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How to Write Blackout Poetry: Tips, Examples, & Ideas

If you’re working on a poetry journal, you’ll definitely want to consider incorporating blackout poetry into its pages. It offers a unique challenge to writers and frankly, is really fun!

Wondering how to write blackout poetry? Or even what blackout poetry is?!

We’re so glad you asked!

The Basics of Blackout Poetry

Creating blackout poetry, sometimes called erasure poetry, involves selecting a source text, gathering your tools, and identifying interesting words to form a unique and meaningful poem.

Choosing Your Source Text

Selecting the right source text is crucial. You can use an old book, a magazine, or even a newspaper article. The key is to find a text rich with engaging and descriptive language.

Start by flipping through the pages and skimming for texts that catch your eye.

It’s helpful to choose material that resonates with your interests or emotions. This can make the poem feel more personal and impactful.

Additionally, texts with a wide variety of word choices will give you more options for creating nuanced poetry.

Carefully cut out your selected passage and paste it into your poetry journal.

Tools You’ll Need

Now that your page is ready, you’ll need a few basic tools to create your blackout poetry.

A black marker or black sharpie is essential for blocking out unwanted words. You can also use colored markers if you want to add artistic elements to your poem.

Grab a pencil for lightly circling potential words before committing to blacking out others. This allows for adjustments without permanently altering the page.

Having a quiet space with good lighting can also be beneficial. This ensures you can clearly read the page of text and thoughtfully choose the words you want to highlight.

Finding the Right Words

Identifying the key words in your text is an art form.

Start by skimming through the original text to spot interesting words or phrases. Write a list of words that stand out to you.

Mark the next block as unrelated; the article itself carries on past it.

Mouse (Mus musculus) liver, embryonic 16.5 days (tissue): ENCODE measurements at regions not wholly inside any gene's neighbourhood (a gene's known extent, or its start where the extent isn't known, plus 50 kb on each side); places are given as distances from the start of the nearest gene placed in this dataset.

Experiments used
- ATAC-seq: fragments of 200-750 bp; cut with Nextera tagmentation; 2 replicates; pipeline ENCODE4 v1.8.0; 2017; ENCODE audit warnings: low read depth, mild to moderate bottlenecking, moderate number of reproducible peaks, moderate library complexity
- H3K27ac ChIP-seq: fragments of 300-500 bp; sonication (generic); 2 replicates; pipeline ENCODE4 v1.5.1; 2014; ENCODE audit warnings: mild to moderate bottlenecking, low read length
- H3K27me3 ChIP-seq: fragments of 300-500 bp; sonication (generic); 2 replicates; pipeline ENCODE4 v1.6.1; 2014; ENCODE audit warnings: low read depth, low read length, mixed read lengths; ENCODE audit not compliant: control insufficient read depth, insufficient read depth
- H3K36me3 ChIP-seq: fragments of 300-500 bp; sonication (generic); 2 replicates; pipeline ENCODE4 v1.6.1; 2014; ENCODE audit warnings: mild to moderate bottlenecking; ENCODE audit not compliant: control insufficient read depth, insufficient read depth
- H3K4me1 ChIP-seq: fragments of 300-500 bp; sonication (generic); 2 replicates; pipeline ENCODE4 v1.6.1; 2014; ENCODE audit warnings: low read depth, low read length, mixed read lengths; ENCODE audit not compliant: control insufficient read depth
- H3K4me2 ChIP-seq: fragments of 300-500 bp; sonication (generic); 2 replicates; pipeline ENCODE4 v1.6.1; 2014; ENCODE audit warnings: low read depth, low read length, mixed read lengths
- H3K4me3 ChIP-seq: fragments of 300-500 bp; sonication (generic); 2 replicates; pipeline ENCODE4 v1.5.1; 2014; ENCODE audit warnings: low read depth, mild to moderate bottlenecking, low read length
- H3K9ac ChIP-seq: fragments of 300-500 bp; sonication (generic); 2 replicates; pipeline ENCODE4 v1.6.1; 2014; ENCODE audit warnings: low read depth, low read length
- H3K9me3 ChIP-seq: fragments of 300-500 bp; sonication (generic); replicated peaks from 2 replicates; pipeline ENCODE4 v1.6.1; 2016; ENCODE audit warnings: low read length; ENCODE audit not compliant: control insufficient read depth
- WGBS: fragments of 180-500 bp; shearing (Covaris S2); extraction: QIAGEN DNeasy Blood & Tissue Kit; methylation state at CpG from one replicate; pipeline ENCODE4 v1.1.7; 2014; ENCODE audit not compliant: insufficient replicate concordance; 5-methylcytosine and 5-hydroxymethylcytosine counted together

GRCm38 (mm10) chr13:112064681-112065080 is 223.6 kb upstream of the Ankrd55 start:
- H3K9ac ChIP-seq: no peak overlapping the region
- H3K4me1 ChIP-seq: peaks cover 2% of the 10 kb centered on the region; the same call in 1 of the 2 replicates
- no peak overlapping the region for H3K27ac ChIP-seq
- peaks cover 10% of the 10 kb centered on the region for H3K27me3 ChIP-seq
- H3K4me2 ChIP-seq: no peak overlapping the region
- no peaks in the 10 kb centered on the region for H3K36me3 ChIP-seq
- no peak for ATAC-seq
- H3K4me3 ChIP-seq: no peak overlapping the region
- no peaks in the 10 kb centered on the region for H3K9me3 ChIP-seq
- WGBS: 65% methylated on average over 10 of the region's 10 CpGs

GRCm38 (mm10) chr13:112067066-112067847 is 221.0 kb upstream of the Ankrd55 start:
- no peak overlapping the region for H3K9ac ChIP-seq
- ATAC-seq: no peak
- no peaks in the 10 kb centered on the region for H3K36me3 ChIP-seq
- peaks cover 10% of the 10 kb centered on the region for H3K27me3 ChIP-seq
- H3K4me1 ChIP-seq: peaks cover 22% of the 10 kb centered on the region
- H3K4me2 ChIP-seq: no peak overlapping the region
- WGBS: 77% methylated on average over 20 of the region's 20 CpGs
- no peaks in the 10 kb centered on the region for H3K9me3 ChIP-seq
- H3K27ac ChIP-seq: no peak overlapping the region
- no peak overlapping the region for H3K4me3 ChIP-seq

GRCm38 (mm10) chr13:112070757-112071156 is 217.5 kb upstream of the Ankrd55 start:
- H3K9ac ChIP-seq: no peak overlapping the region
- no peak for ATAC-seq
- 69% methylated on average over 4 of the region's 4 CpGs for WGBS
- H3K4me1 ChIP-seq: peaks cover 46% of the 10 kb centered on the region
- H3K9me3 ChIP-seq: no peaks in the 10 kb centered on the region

Tips for Finding Key Words:

  • Focus on nouns and verbs to create a strong image.
  • Choose emotionally charged words.
  • Look for words that together tell a story or convey a specific feeling.

Next, think about how these words can connect to create a coherent theme or message. Look for verbs, adjectives, and nouns that can build vivid imagery or express deep emotions.

It’s often helpful to revise your choices, erasing and adding words as needed until you feel satisfied. The goal is to create a compelling narrative from the words left unmarked.

Crafting Your Blackout Poem

As stated above, you’ll begin by selecting the key words and phrases that resonate with you from the original text. Then, you’ll carefully redact the unwanted words to reveal your new poem.

Here’s a simplified example of this exercise in practice.

Marking the Key Words

Start by skimming through the text to find compelling words and phrases. Look for words that stand out and resonate with you.

Use a pencil or light marker to box or underline these words.


Original text: "The quick brown fox jumps over the lazy dog."
Key words: "quick," "jumps," "lazy"

Redacting the Unwanted Text

Now, start redacting the unwanted text. This step is essential in turning the original text into a new poem.

You can use methods like:

  • Black marker: Completely black out the words you don’t need.
  • Lines: Draw lines through the unwanted text, ensuring the key words remain visible and unaltered.

Be creative with how you redact:

  • Patterned Redactions: Create shapes or patterns to make the blackout poetry visually appealing.
  • Themes: Keep the theme consistent with your key words for coherence.

Make sure the words that remain form a coherent and meaningful message.


Original text: "The quick brown fox jumps over the lazy dog."
Redacted text: 
	"Quick __  _________  jumps _______ lazy  ___"

Revealing Your New Poem

After redacting the unwanted text, your new poem begins to take shape. Clean up any remaining marks and ensure your poem is legible.

Consider the following:

  • Readability: Make sure your poem is easy to read. Avoid clutter or overlapping marks.
  • Final Touches: You can add illustrations or decorations that complement your poem.
  • Visual Appeal: Enhance the poem’s visual appearance for an aesthetically pleasing final product.

Your final poem should be a standalone piece—a blend of text and art that represents your voice.